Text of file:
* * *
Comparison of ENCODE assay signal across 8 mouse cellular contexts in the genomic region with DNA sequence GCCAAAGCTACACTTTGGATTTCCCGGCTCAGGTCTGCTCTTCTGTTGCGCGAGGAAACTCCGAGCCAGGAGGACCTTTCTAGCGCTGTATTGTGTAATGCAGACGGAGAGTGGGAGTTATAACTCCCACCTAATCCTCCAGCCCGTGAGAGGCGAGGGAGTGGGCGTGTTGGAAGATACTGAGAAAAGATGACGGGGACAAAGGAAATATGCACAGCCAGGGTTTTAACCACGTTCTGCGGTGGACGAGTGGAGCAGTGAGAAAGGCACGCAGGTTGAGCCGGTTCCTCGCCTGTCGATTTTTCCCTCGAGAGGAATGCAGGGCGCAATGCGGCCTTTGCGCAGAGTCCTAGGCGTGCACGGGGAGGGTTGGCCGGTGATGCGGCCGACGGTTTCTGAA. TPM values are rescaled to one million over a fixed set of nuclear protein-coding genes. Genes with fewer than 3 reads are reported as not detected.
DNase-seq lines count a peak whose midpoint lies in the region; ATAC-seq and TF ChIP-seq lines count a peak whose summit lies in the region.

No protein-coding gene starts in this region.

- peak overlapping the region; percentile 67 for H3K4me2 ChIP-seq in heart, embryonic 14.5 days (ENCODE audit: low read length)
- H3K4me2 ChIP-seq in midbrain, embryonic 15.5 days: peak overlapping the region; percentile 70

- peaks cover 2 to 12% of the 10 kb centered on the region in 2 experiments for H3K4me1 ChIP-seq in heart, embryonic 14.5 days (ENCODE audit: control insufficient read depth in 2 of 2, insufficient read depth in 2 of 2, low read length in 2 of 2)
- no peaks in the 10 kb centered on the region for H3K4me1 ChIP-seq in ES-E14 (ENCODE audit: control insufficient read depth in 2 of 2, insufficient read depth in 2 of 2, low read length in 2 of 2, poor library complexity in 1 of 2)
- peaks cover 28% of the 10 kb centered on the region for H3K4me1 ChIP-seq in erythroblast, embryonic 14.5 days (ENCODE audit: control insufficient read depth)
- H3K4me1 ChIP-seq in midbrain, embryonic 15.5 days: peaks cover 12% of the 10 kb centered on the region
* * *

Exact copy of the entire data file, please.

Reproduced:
Comparison of ENCODE assay signal across 8 mouse cellular contexts in the genomic region with DNA sequence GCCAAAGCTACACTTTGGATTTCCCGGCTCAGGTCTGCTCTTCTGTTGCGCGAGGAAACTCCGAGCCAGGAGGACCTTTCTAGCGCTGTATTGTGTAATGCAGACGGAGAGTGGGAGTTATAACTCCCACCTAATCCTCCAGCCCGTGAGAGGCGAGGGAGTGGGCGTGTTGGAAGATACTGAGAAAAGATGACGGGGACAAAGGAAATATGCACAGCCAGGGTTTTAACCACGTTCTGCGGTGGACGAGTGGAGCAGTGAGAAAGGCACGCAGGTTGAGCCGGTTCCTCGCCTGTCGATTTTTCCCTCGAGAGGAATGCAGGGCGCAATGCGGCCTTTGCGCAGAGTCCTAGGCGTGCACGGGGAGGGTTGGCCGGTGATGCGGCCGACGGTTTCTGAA. TPM values are rescaled to one million over a fixed set of nuclear protein-coding genes. Genes with fewer than 3 reads are reported as not detected.
DNase-seq lines count a peak whose midpoint lies in the region; ATAC-seq and TF ChIP-seq lines count a peak whose summit lies in the region.

No protein-coding gene starts in this region.

- peak overlapping the region; percentile 67 for H3K4me2 ChIP-seq in heart, embryonic 14.5 days (ENCODE audit: low read length)
- H3K4me2 ChIP-seq in midbrain, embryonic 15.5 days: peak overlapping the region; percentile 70

- peaks cover 2 to 12% of the 10 kb centered on the region in 2 experiments for H3K4me1 ChIP-seq in heart, embryonic 14.5 days (ENCODE audit: control insufficient read depth in 2 of 2, insufficient read depth in 2 of 2, low read length in 2 of 2)
- no peaks in the 10 kb centered on the region for H3K4me1 ChIP-seq in ES-E14 (ENCODE audit: control insufficient read depth in 2 of 2, insufficient read depth in 2 of 2, low read length in 2 of 2, poor library complexity in 1 of 2)
- peaks cover 28% of the 10 kb centered on the region for H3K4me1 ChIP-seq in erythroblast, embryonic 14.5 days (ENCODE audit: control insufficient read depth)
- H3K4me1 ChIP-seq in midbrain, embryonic 15.5 days: peaks cover 12% of the 10 kb centered on the region